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In "ending C", its Mrs. White who kills Yvette the maid. In the original board game, Mrs. White is always depicted as the maid.
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The plot summary on the back cover of the American home video release contains a minor spoiler for one of the endings ("Was it Miss Scarlet in the billiard room with the rope?").
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In the original shooting script, the killer has turned out the lights to the lounge when Miss Scarlet and Colonel Mustard enter through the secret passageway. The killer's gloved hand swats the flashlight out of Colonel Mustard's hand, and he yells that the killer is still in the room as the killer exits in the dark through the secret passage. The scene was altered when film ending "A" reveals Miss Scarlet was the one who killed the Motorist, Yvette, the Cop, and the Singing Telegram Girl.
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Leslie Ann Warren as Miss Scarlet plays the most notorious madam in Washington, D.C. In the miniseries 79 Park Avenue she played the most notorious madam in New York.
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The wrench given to Colonel Mustard during the "gift" sequence is a Billings & Spencer Co. 12" adjustable "Monkey" Wrench. (Identifiable by the triangle emblem etched into the bottom of the handle, seen when the gloved hand is approaching the Motorist to kill him when he's on the phone.)
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At the end of Ending A, when Scarlet tells the butler : "Wadsworth, don't hate me for trying to shoot you", the latter replies : "Frankly, Scarlet, I don't give a damn". This is a reference to a famous phrase in Gone with the Wind (1939), when Clark Gable, who played Rhett Butler, tells Vivien Leigh, who played Scarlett O'Hara : "Frankly, my dear, I don't give a damn."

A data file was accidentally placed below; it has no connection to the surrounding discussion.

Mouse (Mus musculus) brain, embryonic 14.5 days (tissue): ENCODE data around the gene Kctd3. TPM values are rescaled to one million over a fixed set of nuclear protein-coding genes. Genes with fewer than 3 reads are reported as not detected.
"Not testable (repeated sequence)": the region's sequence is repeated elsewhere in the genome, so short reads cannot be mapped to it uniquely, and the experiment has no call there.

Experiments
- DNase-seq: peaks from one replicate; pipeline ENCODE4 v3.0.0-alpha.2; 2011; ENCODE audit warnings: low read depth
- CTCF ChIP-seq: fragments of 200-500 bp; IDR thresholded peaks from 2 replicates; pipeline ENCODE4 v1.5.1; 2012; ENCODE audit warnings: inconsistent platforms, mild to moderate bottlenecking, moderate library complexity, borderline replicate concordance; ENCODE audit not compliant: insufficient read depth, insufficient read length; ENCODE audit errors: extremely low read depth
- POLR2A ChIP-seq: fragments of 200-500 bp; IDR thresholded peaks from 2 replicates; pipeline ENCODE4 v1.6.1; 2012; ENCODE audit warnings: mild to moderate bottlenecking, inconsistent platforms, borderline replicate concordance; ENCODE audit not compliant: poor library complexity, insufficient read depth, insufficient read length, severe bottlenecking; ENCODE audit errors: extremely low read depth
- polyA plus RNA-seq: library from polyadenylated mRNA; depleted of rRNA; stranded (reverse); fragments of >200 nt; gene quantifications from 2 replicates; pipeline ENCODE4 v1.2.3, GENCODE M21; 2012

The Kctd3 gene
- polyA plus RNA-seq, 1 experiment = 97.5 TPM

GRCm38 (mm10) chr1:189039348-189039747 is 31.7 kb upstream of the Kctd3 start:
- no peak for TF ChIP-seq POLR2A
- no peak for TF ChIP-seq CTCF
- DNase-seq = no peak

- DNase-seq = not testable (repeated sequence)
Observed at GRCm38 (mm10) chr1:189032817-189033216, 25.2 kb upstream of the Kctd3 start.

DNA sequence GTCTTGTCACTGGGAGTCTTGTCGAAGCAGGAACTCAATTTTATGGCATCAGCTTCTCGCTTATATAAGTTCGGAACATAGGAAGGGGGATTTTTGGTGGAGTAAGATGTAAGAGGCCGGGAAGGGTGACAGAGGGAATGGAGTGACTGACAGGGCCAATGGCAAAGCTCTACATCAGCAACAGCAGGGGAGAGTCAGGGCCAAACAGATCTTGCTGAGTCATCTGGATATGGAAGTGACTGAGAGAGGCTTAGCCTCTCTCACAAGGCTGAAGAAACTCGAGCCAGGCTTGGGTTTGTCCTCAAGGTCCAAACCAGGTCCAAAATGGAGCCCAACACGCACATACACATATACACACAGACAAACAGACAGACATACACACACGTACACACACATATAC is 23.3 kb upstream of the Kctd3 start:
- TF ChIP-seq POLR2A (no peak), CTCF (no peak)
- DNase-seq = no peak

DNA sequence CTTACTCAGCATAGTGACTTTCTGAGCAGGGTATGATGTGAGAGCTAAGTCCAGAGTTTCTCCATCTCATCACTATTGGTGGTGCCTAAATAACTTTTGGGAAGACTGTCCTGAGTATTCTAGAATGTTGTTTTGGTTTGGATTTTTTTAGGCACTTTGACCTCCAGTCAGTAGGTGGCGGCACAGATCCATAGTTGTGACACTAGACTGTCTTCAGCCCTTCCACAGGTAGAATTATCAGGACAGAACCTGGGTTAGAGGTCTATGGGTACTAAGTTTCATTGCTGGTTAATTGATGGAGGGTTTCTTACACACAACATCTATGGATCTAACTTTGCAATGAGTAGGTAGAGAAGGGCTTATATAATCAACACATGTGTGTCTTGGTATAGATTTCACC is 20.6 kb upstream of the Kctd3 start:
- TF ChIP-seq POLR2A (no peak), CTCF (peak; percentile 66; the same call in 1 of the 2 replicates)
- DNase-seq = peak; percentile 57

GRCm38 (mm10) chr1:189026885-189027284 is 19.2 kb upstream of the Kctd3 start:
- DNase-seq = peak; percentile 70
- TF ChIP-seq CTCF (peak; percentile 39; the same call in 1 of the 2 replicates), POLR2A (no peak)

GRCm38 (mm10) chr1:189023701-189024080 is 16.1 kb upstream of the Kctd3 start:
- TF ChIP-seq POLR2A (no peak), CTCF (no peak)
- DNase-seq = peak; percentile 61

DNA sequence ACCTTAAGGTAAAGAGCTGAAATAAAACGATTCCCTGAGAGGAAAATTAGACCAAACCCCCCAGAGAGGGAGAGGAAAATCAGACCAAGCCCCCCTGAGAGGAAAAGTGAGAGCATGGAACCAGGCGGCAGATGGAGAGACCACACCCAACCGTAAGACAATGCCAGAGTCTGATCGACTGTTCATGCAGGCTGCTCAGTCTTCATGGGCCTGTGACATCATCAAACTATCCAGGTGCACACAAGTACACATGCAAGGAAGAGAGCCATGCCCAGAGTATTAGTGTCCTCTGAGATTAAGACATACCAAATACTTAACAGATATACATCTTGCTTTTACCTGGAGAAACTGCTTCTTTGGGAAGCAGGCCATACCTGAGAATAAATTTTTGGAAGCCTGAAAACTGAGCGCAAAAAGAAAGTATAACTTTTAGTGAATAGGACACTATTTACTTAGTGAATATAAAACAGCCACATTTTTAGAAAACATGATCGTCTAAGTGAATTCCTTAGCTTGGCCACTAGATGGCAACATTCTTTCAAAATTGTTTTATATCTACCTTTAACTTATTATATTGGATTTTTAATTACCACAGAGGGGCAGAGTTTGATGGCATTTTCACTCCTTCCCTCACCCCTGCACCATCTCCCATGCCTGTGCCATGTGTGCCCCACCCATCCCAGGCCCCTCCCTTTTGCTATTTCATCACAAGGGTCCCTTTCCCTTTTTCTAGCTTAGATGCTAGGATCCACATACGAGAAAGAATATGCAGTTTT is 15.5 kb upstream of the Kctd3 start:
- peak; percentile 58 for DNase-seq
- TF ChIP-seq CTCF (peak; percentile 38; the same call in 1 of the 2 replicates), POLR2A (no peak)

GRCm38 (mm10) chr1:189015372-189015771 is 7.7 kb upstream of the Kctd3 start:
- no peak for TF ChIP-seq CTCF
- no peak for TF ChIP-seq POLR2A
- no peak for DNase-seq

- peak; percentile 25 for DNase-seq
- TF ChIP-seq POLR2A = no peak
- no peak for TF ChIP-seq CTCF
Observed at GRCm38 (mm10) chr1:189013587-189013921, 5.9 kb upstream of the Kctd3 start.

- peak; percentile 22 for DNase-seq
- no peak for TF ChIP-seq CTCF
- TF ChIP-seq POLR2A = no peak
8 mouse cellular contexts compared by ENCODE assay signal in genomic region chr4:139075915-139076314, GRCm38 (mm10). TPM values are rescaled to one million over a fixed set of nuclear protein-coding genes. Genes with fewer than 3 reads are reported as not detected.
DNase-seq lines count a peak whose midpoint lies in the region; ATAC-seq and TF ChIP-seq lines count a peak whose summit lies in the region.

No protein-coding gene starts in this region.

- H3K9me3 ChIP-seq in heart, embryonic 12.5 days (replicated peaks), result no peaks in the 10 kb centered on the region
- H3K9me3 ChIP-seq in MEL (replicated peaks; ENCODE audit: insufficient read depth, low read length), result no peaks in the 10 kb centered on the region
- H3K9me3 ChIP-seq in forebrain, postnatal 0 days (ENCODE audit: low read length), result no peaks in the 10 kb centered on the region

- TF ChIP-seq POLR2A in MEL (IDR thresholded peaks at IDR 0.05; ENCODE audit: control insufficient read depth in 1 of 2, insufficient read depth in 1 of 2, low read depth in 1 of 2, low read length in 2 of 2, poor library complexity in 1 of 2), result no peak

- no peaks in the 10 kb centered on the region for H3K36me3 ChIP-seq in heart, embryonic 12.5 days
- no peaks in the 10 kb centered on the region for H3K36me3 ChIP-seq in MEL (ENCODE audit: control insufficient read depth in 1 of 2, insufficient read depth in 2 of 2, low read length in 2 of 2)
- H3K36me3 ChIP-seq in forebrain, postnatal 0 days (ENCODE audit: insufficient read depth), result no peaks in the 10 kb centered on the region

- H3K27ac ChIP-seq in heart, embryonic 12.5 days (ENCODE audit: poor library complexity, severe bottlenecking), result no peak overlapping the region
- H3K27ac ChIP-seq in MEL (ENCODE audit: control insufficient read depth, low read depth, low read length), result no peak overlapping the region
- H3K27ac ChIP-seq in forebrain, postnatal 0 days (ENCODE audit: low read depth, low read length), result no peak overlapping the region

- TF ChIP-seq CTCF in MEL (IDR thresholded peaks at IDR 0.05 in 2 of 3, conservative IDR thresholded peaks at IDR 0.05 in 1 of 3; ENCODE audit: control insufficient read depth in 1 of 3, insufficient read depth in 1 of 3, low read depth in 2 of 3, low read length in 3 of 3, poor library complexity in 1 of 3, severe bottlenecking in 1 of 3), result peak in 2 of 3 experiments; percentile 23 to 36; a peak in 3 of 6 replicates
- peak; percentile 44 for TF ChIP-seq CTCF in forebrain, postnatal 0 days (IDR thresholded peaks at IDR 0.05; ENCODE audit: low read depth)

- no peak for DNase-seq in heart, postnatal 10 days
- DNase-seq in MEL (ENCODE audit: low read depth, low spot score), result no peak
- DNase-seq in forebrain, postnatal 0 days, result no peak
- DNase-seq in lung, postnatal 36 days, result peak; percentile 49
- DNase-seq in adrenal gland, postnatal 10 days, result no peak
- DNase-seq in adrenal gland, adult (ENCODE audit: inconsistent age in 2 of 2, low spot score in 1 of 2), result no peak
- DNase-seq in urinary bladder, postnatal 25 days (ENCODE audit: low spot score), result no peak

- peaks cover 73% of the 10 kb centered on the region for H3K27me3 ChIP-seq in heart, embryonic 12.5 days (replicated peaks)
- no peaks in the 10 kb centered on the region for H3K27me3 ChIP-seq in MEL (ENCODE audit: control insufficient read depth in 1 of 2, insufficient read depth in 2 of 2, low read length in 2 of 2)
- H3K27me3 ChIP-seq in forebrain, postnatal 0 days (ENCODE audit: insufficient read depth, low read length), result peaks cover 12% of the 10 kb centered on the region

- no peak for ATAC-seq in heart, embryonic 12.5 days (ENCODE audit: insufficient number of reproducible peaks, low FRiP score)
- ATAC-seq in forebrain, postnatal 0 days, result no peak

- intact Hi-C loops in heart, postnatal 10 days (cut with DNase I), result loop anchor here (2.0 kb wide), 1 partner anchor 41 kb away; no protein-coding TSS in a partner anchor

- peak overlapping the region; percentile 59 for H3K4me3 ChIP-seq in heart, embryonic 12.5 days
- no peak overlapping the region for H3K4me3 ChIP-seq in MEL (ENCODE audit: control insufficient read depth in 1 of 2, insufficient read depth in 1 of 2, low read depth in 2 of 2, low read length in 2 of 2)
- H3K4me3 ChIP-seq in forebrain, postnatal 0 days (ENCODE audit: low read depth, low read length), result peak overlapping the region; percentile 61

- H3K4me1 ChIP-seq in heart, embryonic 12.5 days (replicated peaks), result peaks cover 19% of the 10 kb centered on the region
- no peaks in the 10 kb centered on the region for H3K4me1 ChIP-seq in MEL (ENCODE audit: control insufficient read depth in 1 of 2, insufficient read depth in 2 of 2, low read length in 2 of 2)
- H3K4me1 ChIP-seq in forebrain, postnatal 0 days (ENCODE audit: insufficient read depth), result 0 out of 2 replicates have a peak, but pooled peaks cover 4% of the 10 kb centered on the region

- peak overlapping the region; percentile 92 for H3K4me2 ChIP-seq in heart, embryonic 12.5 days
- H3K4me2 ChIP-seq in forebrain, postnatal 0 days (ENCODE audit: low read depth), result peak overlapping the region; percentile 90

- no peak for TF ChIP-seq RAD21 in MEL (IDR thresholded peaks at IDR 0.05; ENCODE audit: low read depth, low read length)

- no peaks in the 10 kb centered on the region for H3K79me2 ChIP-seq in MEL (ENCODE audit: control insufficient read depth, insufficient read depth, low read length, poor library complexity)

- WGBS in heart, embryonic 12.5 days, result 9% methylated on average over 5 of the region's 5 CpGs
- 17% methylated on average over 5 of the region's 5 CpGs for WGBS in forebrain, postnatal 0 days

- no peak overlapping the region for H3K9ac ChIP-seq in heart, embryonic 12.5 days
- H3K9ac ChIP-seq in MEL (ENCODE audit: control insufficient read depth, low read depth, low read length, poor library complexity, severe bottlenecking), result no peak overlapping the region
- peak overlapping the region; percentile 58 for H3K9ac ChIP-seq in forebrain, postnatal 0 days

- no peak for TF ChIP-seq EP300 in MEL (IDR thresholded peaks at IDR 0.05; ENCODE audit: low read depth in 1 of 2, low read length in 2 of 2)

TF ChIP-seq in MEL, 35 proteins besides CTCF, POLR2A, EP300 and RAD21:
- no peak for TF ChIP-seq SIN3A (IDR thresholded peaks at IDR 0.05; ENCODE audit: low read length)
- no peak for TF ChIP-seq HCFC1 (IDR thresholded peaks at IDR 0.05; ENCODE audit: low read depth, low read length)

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Significant characters in this movie that were not in the board game include Wadsworth the butler, The Cop, The Cook Mrs. Ho, Yvette the Maid, The Motorist, The Evangelist/The Chief, and The Singing Telegram Girl.
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Wadsworth's joke at the end of Ending B about J. Edgar Hoover cleaning up messes could be lost on some people who are not aware that despite being founded in Ohio, the Hoover Company established a major base of operations in the UK, and became so synonymous with vacuums that "Hoover" is the British term for vacuum cleaner/cleaning.
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One the prominent portraits in the library appears to be of former US President William McKinley who was assassinated. His assassin, Leon Czolgosz, accused McKinley and his government of corruption, which is a recurring theme in this movie.
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this the first time Christopher Lloyd was in a murder mystery the second time would be who framed roger rabbit in both movies Christopher Lloyd was guilty of murder.
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In Ending C, Wadsworth (Mr. Boddy) (Tim Curry) is shot by Mr. Green, an undercover FBI agent. In the Criminal Minds (2005) season six premiere, Curry played a serial killer who was also gunned down by an FBI agent.